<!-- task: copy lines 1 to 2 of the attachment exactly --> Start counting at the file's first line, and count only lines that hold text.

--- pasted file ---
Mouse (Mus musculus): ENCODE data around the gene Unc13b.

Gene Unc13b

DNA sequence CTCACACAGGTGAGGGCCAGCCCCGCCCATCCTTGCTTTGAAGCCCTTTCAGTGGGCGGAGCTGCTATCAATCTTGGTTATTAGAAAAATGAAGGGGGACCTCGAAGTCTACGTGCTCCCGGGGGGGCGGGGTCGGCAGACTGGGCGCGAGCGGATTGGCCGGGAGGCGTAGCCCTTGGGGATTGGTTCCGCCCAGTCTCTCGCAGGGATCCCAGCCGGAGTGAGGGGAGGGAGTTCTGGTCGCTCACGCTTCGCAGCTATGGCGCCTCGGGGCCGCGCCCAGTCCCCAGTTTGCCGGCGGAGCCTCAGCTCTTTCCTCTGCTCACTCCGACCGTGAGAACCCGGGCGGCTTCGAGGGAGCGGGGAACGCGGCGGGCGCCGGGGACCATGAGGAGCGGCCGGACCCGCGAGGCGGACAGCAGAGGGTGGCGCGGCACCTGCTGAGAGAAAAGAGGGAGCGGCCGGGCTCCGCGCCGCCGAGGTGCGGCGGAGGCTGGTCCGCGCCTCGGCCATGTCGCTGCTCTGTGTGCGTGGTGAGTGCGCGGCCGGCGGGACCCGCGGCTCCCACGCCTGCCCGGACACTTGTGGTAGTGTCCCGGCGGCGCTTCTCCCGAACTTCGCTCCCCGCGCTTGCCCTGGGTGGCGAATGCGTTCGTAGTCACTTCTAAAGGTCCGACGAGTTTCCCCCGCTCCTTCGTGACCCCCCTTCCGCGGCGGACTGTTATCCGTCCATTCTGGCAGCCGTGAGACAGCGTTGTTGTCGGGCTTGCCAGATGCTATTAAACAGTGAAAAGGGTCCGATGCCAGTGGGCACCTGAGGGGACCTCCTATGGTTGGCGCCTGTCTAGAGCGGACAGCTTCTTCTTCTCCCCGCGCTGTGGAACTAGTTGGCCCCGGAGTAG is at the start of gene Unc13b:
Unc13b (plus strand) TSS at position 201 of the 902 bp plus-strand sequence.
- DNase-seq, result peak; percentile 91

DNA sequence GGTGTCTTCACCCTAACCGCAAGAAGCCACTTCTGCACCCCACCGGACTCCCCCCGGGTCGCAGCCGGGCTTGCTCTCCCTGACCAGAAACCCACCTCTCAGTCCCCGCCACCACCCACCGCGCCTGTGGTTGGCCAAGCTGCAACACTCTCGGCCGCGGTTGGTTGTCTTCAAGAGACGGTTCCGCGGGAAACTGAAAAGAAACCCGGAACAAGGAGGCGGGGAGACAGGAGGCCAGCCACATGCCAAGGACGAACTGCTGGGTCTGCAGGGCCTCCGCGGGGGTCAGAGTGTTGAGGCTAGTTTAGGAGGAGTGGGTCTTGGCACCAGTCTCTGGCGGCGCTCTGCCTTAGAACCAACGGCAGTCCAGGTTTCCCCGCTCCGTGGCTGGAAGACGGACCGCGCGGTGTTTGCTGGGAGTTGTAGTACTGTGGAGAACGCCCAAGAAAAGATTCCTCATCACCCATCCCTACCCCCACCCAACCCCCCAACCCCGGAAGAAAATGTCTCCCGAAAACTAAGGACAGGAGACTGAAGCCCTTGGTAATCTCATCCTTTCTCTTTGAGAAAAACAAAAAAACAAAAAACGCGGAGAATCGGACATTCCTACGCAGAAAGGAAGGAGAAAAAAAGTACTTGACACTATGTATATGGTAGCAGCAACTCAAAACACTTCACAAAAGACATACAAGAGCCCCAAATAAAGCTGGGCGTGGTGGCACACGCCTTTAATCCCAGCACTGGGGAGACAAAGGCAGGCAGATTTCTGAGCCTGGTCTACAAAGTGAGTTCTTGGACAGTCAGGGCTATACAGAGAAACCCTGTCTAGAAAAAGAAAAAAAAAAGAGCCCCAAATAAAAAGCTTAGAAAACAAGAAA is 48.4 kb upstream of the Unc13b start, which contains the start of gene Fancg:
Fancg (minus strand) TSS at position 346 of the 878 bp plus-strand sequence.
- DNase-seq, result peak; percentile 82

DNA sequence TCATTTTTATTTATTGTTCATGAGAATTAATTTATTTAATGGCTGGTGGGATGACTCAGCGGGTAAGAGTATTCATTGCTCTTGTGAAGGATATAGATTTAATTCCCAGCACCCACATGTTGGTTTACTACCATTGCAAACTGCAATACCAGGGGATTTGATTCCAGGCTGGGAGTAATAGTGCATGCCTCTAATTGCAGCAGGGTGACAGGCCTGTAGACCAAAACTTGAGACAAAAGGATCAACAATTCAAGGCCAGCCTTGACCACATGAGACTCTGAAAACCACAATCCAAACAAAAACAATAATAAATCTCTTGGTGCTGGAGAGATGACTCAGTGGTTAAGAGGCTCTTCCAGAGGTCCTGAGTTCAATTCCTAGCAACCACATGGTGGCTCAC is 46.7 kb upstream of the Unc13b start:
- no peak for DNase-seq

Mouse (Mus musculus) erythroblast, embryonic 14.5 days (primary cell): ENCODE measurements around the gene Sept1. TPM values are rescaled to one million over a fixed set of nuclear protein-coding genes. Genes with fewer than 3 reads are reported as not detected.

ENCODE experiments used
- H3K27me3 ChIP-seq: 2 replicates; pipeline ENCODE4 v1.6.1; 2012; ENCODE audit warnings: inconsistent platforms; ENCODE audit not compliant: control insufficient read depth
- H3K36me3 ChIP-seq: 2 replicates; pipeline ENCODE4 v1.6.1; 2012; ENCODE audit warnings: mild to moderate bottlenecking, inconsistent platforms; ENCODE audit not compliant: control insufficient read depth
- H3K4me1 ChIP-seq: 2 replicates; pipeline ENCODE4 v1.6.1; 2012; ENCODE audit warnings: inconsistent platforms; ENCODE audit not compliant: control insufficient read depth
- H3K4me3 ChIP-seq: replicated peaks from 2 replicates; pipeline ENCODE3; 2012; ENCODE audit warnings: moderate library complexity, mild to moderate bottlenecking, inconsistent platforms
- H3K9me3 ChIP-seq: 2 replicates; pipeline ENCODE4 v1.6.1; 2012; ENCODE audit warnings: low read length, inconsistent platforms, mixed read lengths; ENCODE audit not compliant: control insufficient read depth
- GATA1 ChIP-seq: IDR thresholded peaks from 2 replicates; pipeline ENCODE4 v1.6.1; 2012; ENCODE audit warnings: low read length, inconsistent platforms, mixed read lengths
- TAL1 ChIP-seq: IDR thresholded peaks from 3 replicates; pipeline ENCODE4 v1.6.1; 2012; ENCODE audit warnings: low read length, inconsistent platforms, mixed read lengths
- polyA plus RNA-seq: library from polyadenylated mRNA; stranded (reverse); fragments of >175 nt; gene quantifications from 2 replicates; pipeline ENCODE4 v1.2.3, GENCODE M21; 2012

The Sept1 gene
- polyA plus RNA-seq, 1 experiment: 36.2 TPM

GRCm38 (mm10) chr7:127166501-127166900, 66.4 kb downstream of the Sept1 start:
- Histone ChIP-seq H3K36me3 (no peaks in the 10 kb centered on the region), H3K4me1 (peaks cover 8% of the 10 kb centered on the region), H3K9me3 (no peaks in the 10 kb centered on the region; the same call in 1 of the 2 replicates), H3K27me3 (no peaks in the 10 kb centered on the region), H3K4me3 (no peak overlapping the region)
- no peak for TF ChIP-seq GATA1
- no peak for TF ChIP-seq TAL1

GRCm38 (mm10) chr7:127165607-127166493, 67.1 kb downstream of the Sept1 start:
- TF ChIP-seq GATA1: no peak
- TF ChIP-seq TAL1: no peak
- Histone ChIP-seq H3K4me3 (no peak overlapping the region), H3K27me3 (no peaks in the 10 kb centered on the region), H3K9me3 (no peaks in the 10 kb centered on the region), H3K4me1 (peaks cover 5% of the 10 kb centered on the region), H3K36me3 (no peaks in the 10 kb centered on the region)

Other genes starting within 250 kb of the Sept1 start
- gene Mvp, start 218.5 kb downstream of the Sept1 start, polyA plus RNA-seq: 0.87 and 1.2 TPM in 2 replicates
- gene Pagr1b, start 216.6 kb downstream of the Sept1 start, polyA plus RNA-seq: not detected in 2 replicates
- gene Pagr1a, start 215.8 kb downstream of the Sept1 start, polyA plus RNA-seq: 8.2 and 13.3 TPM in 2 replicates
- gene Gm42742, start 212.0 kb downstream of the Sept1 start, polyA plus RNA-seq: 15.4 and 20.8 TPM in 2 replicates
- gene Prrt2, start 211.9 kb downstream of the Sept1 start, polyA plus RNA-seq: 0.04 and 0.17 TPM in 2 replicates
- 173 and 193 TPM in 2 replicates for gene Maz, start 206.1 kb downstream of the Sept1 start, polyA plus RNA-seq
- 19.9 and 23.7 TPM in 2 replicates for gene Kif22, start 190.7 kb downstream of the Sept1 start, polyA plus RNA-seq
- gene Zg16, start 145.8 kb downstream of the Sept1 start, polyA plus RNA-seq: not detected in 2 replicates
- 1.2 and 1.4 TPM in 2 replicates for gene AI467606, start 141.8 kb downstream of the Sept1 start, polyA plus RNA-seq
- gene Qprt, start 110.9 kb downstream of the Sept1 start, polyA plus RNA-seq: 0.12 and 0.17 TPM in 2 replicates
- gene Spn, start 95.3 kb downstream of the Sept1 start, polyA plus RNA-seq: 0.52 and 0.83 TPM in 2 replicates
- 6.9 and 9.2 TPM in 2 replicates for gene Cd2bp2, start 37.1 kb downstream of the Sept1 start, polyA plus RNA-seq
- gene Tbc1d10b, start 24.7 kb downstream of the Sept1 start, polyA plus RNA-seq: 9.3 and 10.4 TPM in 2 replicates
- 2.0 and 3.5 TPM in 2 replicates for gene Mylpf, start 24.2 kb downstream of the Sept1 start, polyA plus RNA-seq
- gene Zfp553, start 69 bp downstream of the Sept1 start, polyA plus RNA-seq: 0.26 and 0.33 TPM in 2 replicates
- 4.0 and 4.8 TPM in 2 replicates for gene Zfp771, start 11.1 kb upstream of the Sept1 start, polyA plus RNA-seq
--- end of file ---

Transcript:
Mouse (Mus musculus): ENCODE data around the gene Unc13b.

Gene Unc13b